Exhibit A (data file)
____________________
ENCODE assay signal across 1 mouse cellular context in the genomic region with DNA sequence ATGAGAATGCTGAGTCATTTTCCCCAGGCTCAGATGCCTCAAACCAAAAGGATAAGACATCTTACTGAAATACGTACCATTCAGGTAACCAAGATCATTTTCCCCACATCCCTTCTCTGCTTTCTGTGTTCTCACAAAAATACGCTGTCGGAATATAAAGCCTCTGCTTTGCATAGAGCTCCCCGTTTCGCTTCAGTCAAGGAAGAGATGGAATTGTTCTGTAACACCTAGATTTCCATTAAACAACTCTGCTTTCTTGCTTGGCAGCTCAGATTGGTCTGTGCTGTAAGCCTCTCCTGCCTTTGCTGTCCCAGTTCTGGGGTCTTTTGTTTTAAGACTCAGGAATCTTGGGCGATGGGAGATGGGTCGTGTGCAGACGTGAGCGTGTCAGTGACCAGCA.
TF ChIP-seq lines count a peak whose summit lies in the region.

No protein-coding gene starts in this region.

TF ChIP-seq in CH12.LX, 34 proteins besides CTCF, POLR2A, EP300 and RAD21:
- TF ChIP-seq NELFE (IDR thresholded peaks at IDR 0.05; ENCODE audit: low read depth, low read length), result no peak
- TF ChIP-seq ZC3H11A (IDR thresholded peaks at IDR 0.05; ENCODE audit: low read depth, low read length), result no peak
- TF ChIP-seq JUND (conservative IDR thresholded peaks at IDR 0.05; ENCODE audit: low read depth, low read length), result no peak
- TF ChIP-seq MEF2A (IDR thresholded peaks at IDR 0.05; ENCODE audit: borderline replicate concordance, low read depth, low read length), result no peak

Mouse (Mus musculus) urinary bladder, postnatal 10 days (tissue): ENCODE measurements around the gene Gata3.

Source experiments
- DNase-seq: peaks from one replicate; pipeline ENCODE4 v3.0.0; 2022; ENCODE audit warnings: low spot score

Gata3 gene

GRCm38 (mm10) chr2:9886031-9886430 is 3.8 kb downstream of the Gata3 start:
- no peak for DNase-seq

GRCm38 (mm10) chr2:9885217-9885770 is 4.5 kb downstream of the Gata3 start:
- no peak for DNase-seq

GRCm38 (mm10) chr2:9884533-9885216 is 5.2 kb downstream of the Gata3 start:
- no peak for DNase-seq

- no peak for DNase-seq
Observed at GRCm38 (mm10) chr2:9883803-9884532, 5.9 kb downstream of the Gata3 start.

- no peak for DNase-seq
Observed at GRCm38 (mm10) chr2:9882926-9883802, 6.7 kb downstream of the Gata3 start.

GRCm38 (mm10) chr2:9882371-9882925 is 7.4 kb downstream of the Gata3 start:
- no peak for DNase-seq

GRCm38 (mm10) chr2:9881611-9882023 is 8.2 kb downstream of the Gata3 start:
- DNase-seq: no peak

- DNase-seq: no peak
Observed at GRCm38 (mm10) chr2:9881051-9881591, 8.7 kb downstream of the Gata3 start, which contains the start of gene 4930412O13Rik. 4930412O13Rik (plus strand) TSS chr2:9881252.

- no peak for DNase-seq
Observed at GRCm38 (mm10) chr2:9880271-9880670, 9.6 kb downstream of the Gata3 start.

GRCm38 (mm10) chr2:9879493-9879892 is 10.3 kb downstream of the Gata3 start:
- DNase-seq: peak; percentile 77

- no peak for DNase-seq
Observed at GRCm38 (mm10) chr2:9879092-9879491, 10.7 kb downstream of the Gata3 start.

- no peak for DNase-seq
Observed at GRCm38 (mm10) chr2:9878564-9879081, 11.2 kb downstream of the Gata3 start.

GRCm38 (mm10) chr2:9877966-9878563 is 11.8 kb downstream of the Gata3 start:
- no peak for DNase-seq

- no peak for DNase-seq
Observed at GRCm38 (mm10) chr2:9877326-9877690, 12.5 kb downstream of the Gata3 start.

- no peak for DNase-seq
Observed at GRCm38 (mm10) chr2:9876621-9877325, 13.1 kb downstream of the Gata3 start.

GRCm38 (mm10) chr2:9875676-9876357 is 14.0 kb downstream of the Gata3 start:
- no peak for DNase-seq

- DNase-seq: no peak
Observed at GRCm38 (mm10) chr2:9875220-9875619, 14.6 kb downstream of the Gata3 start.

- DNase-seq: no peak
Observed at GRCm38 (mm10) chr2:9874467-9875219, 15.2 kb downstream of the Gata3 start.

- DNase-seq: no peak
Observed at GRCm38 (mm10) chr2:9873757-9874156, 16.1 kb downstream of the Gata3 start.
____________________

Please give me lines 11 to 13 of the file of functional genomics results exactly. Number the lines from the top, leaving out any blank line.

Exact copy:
- DNase-seq: peaks from one replicate; pipeline ENCODE4 v3.0.0; 2022; ENCODE audit warnings: low spot score

Gata3 gene

GRCm38 (mm10) chr2:9886031-9886430 is 3.8 kb downstream of the Gata3 start: